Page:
Kisspeptin neuropeptides stimulate release of GnRH to maintain mammalian fertility. Kisspeptins are encoded by the Kiss1 gene and directly stimulate GnRH neurons via the G-protein coupled receptor54 (GPR54). Transgenic mice with inactivating mutations of Kiss1 or Gpr54 are sterile and have underdeveloped gonads (hypogonadism) and low GnRH levels caused by a failure to secrete GnRH. The aim of this study was to determine whether the sterility of mutant female mice was solely caused by absence of central kisspeptin signalling or whether there are additional defects in the ovaries. To study this, we used Kiss1 mutant female mice and applied a hormone replacement regime to mature the reproductive axis and induce ovulation. These mutant mice were bred with fertile males and evaluated for maintenance of pregnancy. Although, the mutant mice could ovulate and fertilized eggs develop into blastocysts and implant into the uterus, none of the mutant female mice maintained pregnancy past E6.5. It was found that the mutant mice had significantly lower levels of progesterone at E10.5 compared to WT pregnant mice. Ovary transplantation studies showed that mutant ovaries implanted into WT mice could support pregnancy to term indicating that there was no intrinsic defect in the mutant ovaries. Progesterone replacement allowed pregnancy to proceed normally up to E10.5. We hypothesise that the failure of the mutant mice to maintain progesterone levels during pregnancy is caused by inadequate luteotrophic stimulation of the corpus luteum due to central kisspeptin signalling defects at the level of the GnRH neuron. This work was funded by a BBSRC Case Award (BB/FO1936X/1).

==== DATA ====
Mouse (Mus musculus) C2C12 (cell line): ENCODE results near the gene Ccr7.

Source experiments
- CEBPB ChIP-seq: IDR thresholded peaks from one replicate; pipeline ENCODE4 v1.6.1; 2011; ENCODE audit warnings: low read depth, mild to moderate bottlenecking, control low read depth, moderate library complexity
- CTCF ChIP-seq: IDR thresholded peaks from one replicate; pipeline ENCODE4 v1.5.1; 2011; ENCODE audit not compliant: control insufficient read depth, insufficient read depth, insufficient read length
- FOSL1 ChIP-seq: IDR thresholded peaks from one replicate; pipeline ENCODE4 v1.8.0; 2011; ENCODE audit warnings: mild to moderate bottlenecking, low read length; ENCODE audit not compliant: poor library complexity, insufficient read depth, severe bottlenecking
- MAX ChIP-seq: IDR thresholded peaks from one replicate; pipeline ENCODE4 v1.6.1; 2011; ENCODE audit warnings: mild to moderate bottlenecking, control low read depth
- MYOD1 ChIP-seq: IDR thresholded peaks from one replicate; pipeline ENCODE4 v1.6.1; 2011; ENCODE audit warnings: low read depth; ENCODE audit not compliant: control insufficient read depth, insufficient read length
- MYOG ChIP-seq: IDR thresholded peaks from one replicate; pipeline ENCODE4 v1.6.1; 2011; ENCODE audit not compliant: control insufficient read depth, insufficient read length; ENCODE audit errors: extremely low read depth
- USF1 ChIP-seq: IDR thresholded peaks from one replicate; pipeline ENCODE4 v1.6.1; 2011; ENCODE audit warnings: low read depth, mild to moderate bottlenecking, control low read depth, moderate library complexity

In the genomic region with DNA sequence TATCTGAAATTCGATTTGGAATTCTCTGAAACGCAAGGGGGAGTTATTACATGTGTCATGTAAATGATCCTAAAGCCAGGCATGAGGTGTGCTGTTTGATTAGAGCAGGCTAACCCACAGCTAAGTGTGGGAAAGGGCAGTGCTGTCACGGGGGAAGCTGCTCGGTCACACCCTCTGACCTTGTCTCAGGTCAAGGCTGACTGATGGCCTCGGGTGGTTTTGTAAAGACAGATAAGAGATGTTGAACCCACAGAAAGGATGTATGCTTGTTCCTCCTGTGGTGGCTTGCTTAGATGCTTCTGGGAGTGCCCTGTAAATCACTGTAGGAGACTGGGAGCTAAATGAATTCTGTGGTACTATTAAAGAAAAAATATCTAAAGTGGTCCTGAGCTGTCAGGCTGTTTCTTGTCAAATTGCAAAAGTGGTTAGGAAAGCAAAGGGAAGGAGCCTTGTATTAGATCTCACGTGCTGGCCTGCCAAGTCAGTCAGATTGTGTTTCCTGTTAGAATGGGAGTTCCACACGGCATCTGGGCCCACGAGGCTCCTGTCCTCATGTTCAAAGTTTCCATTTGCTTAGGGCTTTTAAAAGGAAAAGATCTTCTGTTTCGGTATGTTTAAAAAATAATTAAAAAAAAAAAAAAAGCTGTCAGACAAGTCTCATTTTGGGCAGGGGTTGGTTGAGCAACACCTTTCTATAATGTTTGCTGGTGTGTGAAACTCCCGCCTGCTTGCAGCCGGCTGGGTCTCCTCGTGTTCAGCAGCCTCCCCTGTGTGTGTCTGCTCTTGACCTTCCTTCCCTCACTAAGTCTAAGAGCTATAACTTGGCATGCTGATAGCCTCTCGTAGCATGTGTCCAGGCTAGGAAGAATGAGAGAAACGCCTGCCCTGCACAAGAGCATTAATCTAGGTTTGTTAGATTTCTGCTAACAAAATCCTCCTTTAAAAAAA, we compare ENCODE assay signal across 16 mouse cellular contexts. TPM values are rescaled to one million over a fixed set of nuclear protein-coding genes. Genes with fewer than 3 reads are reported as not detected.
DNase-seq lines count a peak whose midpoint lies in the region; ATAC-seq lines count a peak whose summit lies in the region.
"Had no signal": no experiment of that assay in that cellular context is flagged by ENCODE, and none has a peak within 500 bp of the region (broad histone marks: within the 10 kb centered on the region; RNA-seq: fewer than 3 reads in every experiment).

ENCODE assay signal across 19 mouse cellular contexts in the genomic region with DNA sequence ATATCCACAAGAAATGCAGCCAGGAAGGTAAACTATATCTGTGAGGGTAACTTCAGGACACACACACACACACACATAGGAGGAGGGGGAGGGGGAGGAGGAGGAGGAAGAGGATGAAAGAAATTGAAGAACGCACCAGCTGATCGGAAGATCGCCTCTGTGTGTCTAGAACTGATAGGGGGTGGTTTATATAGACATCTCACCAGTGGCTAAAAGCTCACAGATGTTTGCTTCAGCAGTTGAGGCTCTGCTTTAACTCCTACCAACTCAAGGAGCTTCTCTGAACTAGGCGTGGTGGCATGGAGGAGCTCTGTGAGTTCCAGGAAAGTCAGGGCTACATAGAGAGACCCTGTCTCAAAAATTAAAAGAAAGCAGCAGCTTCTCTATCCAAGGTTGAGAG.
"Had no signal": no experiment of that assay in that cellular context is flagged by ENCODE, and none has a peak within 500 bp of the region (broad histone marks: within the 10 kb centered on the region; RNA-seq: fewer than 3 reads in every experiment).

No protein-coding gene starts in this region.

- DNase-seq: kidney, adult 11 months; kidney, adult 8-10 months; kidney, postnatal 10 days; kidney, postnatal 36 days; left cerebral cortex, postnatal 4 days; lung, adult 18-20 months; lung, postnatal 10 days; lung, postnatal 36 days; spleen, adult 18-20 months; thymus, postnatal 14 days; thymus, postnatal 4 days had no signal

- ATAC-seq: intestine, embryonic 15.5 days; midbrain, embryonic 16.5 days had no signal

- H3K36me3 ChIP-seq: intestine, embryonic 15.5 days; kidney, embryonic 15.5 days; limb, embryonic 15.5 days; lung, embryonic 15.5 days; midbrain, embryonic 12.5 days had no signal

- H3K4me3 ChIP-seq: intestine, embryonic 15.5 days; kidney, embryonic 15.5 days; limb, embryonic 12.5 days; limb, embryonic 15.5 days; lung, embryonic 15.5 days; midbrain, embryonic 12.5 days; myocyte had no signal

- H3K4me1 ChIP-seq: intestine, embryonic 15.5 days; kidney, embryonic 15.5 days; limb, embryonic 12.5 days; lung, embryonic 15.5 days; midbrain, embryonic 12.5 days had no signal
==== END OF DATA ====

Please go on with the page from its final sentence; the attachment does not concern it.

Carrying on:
02 - 04 Sep 2014
World Congress of Reproductive Biology